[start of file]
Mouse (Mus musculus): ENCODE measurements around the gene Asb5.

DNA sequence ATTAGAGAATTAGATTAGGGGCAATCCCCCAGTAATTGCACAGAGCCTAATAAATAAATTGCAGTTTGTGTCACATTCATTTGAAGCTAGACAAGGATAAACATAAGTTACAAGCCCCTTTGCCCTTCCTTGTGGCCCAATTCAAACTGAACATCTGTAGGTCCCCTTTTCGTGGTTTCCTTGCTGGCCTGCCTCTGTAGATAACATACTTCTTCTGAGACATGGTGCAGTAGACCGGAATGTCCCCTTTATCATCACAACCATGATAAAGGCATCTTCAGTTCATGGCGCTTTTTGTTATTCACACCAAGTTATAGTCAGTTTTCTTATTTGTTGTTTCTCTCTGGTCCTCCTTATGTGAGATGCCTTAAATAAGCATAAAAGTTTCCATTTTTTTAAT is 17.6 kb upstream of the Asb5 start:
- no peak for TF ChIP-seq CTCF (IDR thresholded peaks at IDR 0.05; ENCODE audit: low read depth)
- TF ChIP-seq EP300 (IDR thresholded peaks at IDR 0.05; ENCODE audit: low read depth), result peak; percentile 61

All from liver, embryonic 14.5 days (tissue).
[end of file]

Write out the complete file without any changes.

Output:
Mouse (Mus musculus): ENCODE measurements around the gene Asb5.

DNA sequence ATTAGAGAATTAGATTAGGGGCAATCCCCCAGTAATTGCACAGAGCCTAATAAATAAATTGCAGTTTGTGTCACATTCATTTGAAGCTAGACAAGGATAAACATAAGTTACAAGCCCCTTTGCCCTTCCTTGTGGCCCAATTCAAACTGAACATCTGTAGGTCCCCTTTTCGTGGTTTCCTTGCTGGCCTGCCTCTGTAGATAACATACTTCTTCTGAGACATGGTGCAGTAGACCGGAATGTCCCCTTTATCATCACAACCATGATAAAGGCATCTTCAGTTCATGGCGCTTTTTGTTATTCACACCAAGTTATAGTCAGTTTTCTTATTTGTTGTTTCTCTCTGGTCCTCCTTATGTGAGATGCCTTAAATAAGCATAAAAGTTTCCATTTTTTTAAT is 17.6 kb upstream of the Asb5 start:
- no peak for TF ChIP-seq CTCF (IDR thresholded peaks at IDR 0.05; ENCODE audit: low read depth)
- TF ChIP-seq EP300 (IDR thresholded peaks at IDR 0.05; ENCODE audit: low read depth), result peak; percentile 61

All from liver, embryonic 14.5 days (tissue).